HPV vaccine uptake increases following information campaign

Uptake of the cervical cancer vaccine has increased from 50 to 61 per cent this year following a large drop in the number of young girls availing of it. In the 2014/15 school year 87 per cent of girls aged 12 to 13 received the vaccine but this fell sharply to 50 per cent last year.

Provisional Health Service Executive (HSE) figures from this autumn show the downward trend has been reversed, following a large information campaign addressing concerns around the vaccine.

The vaccine protects against several strains of the human papilloma virus (HPV) which causes seven out of 10 types of cervical cancer.

Tony O’Brien, director general of the HSE, said the recovery in the vaccination rate was “very encouraging”.

The figures illustrate that “parents are seeking advice from trusted sources and recognising the life saving value of this vaccine for their daughters,” he said.

Dr Brenda Corcoran, head of the HSE’s national immunisation office, said it was “extremely unusual to reverse a downturn in vaccination uptake, and so quickly.” She said a huge amount of work from healthcare professionals had been put into tackling anti-vaccine “misinformation” spread about the HPV injection.

The Marie Keating Foundation has proudly joined the HPV Vaccination Alliance; a group of organisations that have come together to sign a Contract Against Cancer, specifically HPV- related cancers.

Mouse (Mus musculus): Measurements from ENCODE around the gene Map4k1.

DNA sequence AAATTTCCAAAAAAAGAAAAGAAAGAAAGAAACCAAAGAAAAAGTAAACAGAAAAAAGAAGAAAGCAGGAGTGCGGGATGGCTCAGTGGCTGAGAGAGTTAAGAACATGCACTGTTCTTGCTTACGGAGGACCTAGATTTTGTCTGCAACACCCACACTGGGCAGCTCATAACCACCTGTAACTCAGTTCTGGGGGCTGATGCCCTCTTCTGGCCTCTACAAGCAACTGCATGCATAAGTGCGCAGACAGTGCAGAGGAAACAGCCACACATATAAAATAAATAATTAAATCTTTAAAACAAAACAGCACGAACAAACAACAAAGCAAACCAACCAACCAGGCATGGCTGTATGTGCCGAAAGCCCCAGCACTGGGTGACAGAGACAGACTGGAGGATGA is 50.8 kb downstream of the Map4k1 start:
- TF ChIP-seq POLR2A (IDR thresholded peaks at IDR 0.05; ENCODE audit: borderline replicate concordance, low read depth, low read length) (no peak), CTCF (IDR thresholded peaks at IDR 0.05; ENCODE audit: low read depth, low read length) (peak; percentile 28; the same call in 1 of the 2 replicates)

The aim of the alliance is to encourage everyone to look at the facts surrounding the life-saving Human Papillomavirus (HPV) vaccine, particularly in the run up to the new school year. The alliance is concerned that the fall-off in the HPV vaccination uptake is due to misinformation about the vaccine causing long-term illnesses. There is no scientific evidence to support this assertion. Over 100 million people have been fully vaccinated to date and research by multiple independent, international experts has found no difference in the rates of serious illnesses between vaccinated and unvaccinated individuals.

Contract Against Cancer:

ENDORSES the HPV vaccine as a proven and safe way to protect from cancers which destroy and end lives.

REALISES its obligation to do all we can to protect health and well-being by ensuring the facts prevail when it comes to the HPV vaccine.

PLEDGES to raise awareness of the HPV vaccine and its benefits in stopping cancer and saving lives.

For the first time, the ability to spare our country’s children the devastation of a cancer diagnosis is a reality. The Alliance believes it has a duty to act urgently to prevent future hardship and save lives.

For more information on the HPV Vaccination Alliance and its Contract Against Cancer click here.

[Reference: National Cancer Registry Ireland and National Immunisation Office (HPV.ie)].